Ondo State Governor Rotimi Akeredolu has joined the list of Nigerian politicians calling on the Muhammadu Buhari administration to regulate social media.
After Buhari was elected for a first term in 2015, information minister Lai Mohammed promised that the government “will never regulate social media” because it not only played a role in ensuring Buhari’s emergence but was also crucial for the survival of democracy.
Mohammed, who now accuses government critics of peddling fake news and young people of arguing with their parents with facts gotten from social media, has since changed tone.
“We must acquire the technology to switch off the internet at will,” he said after waves of anti-government protests that were held on the streets and online.
Governors in northern Nigeria have also called for the regulation of social media.
Akeredolu just joined the club.
“If we cannot be disciplined enough to be able to know that we don’t churn out news that can cause a lot of damage in the society,” the Ondo governor said on Channels TV today, “then the government itself must be proactive enough to find a way to control it”.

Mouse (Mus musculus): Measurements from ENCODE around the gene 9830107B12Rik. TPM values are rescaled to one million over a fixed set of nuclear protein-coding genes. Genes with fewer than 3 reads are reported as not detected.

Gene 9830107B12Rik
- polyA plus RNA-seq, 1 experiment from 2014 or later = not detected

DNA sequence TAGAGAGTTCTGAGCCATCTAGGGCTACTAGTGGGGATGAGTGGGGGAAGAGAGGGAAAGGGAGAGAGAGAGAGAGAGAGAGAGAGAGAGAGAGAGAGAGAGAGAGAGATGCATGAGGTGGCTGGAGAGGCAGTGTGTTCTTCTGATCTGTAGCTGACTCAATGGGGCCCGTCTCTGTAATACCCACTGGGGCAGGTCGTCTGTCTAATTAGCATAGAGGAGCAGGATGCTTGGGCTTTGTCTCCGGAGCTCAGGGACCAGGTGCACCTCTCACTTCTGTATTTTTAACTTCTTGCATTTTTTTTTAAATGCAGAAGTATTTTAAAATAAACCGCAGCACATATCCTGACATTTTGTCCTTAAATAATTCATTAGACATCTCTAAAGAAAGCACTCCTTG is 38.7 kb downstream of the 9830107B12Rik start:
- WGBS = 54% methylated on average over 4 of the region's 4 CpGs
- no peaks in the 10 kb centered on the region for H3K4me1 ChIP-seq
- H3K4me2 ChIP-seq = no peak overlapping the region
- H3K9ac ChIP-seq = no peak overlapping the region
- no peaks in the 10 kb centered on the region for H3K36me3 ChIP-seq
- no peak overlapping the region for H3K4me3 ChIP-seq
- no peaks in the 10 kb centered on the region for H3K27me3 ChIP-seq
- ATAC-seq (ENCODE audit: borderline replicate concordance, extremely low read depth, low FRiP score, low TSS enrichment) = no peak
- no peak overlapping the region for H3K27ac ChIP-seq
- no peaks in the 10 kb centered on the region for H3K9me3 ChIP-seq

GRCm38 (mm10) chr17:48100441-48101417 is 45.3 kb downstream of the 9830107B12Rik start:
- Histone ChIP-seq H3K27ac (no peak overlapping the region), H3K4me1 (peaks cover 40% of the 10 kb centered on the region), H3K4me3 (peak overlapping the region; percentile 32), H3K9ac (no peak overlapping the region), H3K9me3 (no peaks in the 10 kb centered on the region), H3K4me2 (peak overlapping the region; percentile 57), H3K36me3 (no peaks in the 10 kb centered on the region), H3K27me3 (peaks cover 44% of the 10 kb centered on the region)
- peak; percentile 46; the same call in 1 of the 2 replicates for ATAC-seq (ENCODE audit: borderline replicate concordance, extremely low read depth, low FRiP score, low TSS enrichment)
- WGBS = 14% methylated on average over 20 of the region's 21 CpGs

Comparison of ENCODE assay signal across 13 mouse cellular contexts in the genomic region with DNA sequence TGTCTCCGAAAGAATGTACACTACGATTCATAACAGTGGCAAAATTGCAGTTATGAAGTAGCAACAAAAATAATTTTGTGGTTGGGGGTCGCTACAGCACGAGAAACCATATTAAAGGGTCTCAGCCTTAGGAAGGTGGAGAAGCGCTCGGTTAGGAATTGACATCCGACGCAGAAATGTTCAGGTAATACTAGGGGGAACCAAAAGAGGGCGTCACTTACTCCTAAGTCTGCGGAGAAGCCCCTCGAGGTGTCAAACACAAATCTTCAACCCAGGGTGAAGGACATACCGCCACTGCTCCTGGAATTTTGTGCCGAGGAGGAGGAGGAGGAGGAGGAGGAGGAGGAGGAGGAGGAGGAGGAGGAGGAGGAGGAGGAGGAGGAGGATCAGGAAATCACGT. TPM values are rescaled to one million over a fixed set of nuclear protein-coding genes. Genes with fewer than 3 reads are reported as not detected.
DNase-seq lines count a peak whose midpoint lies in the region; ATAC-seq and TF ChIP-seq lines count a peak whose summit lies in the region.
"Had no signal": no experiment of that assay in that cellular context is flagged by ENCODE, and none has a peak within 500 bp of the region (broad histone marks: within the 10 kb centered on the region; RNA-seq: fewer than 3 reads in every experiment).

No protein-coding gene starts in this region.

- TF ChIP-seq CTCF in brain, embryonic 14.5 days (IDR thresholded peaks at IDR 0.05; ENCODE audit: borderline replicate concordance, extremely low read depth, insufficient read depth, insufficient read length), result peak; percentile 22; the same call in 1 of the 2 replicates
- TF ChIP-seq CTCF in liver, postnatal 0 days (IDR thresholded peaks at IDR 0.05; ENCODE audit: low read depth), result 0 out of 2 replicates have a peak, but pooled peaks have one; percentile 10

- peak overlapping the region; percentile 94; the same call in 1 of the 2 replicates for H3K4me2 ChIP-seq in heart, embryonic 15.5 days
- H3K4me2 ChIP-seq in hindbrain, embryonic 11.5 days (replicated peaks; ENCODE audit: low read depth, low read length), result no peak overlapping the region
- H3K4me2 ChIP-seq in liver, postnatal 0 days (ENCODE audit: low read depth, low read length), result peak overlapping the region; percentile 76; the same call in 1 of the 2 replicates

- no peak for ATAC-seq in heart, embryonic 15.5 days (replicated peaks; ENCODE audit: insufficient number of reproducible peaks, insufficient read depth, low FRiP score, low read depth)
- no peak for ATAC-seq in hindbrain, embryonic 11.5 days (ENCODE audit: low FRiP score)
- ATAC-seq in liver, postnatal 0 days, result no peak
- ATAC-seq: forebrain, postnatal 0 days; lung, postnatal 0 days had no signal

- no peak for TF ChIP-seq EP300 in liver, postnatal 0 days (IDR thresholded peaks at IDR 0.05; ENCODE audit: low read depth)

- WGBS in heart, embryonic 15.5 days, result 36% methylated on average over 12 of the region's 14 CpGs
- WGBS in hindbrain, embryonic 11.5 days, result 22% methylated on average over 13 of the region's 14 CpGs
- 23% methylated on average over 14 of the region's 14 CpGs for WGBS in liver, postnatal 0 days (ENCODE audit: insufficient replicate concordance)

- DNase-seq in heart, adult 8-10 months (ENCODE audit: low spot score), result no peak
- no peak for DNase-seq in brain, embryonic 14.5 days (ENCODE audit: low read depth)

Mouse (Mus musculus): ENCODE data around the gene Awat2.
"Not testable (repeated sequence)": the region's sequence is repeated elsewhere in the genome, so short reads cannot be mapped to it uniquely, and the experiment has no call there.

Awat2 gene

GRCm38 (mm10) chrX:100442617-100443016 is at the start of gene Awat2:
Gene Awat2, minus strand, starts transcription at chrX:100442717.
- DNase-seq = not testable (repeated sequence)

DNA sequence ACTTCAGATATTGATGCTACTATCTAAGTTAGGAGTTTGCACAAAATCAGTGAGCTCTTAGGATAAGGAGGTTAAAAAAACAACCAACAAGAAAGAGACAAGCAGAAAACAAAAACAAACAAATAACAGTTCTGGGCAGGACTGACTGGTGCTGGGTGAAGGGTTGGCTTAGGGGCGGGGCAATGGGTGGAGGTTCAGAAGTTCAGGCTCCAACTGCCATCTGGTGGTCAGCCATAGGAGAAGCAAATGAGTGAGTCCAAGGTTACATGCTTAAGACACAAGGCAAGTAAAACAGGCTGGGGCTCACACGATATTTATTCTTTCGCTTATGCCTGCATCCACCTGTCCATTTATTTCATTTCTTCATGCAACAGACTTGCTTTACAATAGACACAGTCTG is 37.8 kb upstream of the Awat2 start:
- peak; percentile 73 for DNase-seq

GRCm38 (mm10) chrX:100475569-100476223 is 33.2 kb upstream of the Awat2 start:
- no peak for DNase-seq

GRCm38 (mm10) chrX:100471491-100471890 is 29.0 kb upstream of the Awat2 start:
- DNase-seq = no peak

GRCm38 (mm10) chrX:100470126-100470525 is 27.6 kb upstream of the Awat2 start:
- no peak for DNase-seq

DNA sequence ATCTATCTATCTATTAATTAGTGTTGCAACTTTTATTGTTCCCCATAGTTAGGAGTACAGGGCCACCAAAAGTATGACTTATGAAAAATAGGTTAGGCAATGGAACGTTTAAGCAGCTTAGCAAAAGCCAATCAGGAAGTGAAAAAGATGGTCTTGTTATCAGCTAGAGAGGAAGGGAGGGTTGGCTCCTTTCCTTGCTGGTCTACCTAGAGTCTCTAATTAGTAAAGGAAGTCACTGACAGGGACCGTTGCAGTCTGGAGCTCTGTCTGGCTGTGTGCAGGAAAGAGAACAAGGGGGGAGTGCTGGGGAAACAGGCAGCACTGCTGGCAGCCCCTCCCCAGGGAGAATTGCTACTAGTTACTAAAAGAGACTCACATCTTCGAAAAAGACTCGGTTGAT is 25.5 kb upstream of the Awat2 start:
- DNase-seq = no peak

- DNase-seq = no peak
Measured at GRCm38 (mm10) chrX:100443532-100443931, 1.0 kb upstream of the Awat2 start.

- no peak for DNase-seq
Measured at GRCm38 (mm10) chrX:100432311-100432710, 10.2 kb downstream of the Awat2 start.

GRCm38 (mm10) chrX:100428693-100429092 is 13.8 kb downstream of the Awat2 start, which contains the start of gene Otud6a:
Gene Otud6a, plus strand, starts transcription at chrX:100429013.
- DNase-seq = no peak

Observers warn that any move to regulate social media would eroded individual and press freedoms and send Nigeria back into the “dark ages” of military oppression.
One of those “dark ages” was supervised by Buhari after he, then a military general, sacked a democratically elected government and seized power in 1983.
During that time, the constitution was suspended, journalists were arrested and flogged, activists were illegally arrested and jailed, and rival political voices were silenced.
But Buhari now says he is a “reformed democrat”.